It is important to point out that the made-transparent image must be a PNG image to accept the transparency. You can simply change the “jpg” to “png” in the URL to do so.
This simply blurs the image. The range is from 1 to 2000, where small images will require a smaller number than a bigger image to get the same blurred look.
We’ll be using the Hyrule map image(bc4j7hhq4jhx0tnyvrtq) as a base and the transparent Link (xgmz5fjsqmotsforgloc) as the overlaid image.
Simply add “l_”+the ImageID of the overlaid image
Adding text to an image also uses the “l_” since it’s technically overlaying the text over the base image.
The most basic text requires a Font Name (Arial) and Size (20), and the text to write (“Example”). This defaults the overlay to a XYCentered, black text, but it can be modified with the position-modifiers we already know:
These parameters can be used to create a Image Macro Meme-like image. The size (60) will need to be changed to fit better a different-sized image.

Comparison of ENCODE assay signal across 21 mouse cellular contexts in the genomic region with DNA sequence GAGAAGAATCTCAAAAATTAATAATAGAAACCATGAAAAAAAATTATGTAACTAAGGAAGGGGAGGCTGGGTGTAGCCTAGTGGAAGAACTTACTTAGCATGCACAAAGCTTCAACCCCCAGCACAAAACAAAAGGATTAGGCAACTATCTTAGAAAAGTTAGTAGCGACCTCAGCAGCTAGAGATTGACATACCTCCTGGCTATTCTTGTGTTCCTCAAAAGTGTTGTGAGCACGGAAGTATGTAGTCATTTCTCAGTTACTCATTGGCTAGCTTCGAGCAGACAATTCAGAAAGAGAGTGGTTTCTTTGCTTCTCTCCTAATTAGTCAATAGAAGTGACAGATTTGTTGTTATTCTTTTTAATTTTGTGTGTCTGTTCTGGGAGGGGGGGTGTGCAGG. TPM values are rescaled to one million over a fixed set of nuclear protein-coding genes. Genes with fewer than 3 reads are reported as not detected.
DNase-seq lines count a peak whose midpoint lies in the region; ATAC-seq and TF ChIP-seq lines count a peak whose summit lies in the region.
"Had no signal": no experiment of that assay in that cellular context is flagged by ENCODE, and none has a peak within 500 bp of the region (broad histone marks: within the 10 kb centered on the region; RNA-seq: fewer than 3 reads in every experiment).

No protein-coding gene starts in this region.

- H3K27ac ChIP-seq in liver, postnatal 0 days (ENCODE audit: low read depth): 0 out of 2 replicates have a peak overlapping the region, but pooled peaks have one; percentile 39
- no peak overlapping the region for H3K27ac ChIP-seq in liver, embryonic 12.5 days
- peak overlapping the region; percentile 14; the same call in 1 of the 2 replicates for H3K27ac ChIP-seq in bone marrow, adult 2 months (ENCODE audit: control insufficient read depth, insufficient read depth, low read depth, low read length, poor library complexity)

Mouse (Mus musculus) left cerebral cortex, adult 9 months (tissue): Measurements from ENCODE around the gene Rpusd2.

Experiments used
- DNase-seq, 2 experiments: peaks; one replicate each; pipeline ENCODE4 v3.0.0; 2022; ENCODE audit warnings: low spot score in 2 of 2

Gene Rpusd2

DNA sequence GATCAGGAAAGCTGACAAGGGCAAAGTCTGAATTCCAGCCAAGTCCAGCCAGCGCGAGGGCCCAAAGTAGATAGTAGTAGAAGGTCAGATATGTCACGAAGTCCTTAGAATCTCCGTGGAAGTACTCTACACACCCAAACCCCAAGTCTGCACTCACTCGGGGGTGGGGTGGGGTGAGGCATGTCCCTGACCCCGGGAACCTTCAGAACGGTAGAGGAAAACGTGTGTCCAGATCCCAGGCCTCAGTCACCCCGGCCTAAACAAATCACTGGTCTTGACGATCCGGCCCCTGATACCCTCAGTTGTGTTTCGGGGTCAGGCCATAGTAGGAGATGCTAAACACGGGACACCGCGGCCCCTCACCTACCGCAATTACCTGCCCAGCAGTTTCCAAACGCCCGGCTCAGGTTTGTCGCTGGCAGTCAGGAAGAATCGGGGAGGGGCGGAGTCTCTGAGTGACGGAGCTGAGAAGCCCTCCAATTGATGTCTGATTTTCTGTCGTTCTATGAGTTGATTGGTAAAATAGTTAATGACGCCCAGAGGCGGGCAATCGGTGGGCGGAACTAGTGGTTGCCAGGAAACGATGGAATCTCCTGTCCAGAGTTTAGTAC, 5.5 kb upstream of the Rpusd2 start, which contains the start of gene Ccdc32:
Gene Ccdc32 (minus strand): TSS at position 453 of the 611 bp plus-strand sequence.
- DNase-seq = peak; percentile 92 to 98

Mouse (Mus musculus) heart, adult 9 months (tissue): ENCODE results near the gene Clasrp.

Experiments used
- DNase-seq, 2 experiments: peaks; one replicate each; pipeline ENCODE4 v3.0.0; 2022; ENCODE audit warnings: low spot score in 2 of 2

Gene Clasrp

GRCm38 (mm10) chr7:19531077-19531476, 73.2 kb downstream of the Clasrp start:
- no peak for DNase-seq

Or you can use these for DVD-style subtitles.
Except spaces (these are converted automatically), since the text you’ll be placing in the image is encoded in the URL, some characters won’t be allowed when using this transformation (like “/” or “?” or an “Enter/line feed” for multi-line text), so for these you’ll need to pre-encode these characters by yourself with the w3schools HTML URL Encode reference... for reference.
*Phew!* That was longer than I expected. There are a lot more transformations available at Cloudinary’s Reference Site (the name of the Image Management service Kinja uses) so you can check that, too!
Also, I’ve been using these transformations in several of the images of my other Sixtay Days of Writting Challenge posts, and documenting the transformations in their captions, in case you want more examples.
This post is part of the Sixtay Days of Writting Challenge. Post Count: 30+13